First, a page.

start

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See also: Start and START

English[edit]

Pronunciation[edit]

Etymology 1[edit]

From Middle English stert, from the verb sterten (to start, startle). See below.

Noun[edit]

start (plural starts)

  1. The beginning of an activity.
    The movie was entertaining from start to finish.
    • Shakespeare
      I see you stand like greyhounds in the slips, / Straining upon the start.
  2. A sudden involuntary movement.
    He woke with a start.
    • L'Estrange
      Nature does nothing by starts and leaps, or in a hurry.
  3. The beginning point of a race, a board game, etc.
  4. An appearance in a sports game from the beginning of the match.
    Jones has been a substitute before, but made his first start for the team last Sunday.
    • 2011 February 12, Ian Hughes, “Arsenal 2 - 0 Wolverhampton\”, BBC:
      Wilshere, who made his first start for England in the midweek friendly win over Denmark, raced into the penalty area and chose to cross rather than shoot - one of the very few poor selections he made in the match.
  5. A young plant germinated in a pot to be transplanted later.
Translations[edit]
The translations below need to be checked and inserted above into the appropriate translation tables, removing any numbers. Numbers do not necessarily match those in definitions. See instructions at Help:How to check translations.

Etymology 2[edit]

From Middle English sterten (to leap up suddenly, rush out), from Old English styrtan (to leap up, start), from Proto-Germanic *sturtijaną (to startle, move, set in motion), causative of *stirtaną (to leap, tumble), from Proto-Indo-European *stere-, *strē- (to be strong, steady, rigid, fixed). Cognate with Old Frisian stirta (to fall down, tumble), Middle Dutch sterten (to rush, fall, collapse) (Dutch storten), Old High German sturzen (to hurl, plunge, turn upside down) (German stürzen), Old High German sterzan (to be stiff, protrude). More at stare.

Verb[edit]

start (third-person singular simple present starts, present participle starting, simple past and past participle started)

  1. (transitive) To begin, commence, initiate.
    1. To set in motion.
      to start a stream of water;   to start a rumour;   to start a business
      • Joseph Addison (1672-1719)
        I was engaged in conversation upon a subject which the people love to start in discourse.
      • 1918, W. B. Maxwell, chapter 22, The Mirror and the Lamp:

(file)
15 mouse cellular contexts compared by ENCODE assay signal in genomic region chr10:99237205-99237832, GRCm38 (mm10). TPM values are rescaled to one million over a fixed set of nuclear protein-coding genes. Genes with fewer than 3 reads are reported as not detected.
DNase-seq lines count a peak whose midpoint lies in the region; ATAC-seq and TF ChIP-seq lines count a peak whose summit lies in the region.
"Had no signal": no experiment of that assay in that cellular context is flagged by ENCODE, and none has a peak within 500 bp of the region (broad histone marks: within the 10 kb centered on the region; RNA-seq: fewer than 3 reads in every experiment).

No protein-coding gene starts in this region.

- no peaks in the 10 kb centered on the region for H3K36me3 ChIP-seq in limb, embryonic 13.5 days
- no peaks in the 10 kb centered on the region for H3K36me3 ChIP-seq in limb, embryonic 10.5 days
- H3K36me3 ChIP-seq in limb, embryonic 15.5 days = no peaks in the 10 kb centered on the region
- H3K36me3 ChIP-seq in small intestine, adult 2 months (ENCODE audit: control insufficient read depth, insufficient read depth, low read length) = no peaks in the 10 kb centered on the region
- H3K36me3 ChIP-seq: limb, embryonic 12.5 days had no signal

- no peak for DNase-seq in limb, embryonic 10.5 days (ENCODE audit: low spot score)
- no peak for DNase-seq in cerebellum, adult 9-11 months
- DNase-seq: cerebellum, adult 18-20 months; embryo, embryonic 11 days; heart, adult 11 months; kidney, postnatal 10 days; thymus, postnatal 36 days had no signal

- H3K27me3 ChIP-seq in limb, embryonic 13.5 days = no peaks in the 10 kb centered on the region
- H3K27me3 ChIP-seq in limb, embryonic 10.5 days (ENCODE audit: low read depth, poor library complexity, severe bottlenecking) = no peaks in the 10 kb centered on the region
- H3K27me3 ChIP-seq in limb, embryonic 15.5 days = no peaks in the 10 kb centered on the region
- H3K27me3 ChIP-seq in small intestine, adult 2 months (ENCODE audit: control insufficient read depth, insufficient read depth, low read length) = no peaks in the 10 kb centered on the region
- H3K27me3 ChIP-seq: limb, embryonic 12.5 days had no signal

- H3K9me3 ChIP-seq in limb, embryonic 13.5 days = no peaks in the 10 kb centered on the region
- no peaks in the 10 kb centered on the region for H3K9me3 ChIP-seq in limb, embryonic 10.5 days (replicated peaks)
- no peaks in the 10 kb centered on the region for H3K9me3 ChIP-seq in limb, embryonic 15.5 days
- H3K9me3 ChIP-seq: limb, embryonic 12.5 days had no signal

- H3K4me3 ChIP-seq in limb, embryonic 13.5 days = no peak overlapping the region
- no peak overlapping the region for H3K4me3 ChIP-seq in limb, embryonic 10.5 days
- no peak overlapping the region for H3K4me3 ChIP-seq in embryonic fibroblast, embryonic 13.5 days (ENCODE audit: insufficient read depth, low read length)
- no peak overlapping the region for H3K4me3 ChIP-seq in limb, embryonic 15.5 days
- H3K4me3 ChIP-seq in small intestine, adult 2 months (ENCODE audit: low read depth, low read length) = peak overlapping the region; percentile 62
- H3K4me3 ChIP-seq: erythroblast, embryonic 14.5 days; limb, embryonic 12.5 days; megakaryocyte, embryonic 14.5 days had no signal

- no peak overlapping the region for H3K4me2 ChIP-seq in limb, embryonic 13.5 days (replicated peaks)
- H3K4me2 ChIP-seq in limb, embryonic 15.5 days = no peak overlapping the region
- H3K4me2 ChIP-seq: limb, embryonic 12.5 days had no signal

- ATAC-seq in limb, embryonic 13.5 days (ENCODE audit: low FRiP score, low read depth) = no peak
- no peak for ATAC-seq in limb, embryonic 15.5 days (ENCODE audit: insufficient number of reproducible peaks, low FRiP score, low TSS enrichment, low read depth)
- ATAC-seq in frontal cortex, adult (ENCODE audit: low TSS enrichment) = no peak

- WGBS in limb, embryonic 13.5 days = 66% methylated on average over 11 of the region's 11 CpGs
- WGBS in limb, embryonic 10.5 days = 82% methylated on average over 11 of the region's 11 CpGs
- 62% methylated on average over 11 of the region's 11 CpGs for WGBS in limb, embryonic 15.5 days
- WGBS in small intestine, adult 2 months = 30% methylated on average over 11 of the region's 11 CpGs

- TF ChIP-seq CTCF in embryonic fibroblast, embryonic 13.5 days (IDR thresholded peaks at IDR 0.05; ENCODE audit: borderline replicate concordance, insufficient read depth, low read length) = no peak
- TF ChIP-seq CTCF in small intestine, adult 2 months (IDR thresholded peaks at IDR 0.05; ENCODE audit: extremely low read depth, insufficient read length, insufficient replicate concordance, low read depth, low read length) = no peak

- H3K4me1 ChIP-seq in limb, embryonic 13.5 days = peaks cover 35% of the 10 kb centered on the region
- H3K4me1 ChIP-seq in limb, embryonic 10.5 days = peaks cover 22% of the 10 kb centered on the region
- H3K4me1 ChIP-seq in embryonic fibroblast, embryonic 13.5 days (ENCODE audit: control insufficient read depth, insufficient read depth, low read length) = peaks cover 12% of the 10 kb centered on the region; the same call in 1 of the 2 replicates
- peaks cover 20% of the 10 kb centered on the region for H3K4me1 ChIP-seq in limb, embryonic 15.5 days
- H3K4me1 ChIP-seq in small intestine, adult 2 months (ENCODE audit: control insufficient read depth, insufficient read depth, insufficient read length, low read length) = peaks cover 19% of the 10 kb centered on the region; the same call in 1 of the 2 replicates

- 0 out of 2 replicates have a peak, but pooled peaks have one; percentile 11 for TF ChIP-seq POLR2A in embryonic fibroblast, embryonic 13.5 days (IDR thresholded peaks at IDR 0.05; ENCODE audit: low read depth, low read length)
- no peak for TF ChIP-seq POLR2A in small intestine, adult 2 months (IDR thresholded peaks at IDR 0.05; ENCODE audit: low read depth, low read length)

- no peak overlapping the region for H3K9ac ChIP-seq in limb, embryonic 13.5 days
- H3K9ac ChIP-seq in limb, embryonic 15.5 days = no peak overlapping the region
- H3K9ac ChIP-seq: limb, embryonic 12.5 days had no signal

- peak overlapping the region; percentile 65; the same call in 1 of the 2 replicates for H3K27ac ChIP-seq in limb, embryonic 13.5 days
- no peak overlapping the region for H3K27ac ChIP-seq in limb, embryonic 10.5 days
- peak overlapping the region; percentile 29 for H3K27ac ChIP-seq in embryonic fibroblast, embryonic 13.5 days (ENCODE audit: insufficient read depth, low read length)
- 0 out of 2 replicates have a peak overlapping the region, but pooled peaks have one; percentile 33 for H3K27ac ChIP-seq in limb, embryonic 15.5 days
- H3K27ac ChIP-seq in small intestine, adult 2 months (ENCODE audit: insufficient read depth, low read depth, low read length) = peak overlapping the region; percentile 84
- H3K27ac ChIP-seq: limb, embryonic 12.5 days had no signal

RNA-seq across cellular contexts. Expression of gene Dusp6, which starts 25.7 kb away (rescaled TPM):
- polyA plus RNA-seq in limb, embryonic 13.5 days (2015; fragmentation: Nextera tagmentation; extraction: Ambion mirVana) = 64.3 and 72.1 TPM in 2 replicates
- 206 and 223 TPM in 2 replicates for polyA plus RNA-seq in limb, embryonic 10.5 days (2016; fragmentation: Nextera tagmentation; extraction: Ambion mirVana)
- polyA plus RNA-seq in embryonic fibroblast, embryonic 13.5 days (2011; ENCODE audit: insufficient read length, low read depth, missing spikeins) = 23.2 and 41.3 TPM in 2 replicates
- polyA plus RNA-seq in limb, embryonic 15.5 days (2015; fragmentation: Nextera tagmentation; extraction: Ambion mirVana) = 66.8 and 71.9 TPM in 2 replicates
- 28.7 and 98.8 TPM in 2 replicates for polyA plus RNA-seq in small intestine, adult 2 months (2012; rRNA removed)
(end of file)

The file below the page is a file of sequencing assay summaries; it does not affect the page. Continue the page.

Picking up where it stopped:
In the autumn there was a row at some cement works about the unskilled labour men. A union had just been started for them and all but a few joined. One of these blacklegs was laid for by a picket and knocked out of time.
    2. To begin.
      • 2013 July 19, Peter Wilby, “Finland spreads word on schools”, The Guardian Weekly, volume 189, number 6, page 30: 
        Imagine a country where children do nothing but play until they start compulsory schooling at age seven. Then, without exception, they attend comprehensives until the age of 16. Charging school fees is illegal, and so is sorting pupils into ability groups by streaming or setting.
    3. ​To initiate operation of a vehicle or machine.
    4. To put or raise (a question, an objection); to put forward (a subject for discussion).
    5. To bring onto being or into view; to originate; to invent.
      • Sir William Temple (1628–1699)
        Sensual men agree in the pursuit of every pleasure they can start.
  2. (intransitive) To begin an activity.
    The rain started at 9:00.
    • 1913, Joseph C. Lincoln, chapter 1, Mr. Pratt's Patients:
      Thinks I to myself, “Sol, you're run off your course again. This is a rich man's summer ‘cottage’  [] .” So I started to back away again into the bushes. But I hadn't backed more'n a couple of yards when I see something so amazing that I couldn't help scooching down behind the bayberries and looking at it.
  3. To startle or be startled; to move or be moved suddenly.
    1. (intransitive) To jerk suddenly in surprise.
      • William Shakespeare (1564-1616)
        But if he start, / It is the flesh of a corrupted heart.
      • John Dryden (1631-1700)
        I start as from some dreadful dream.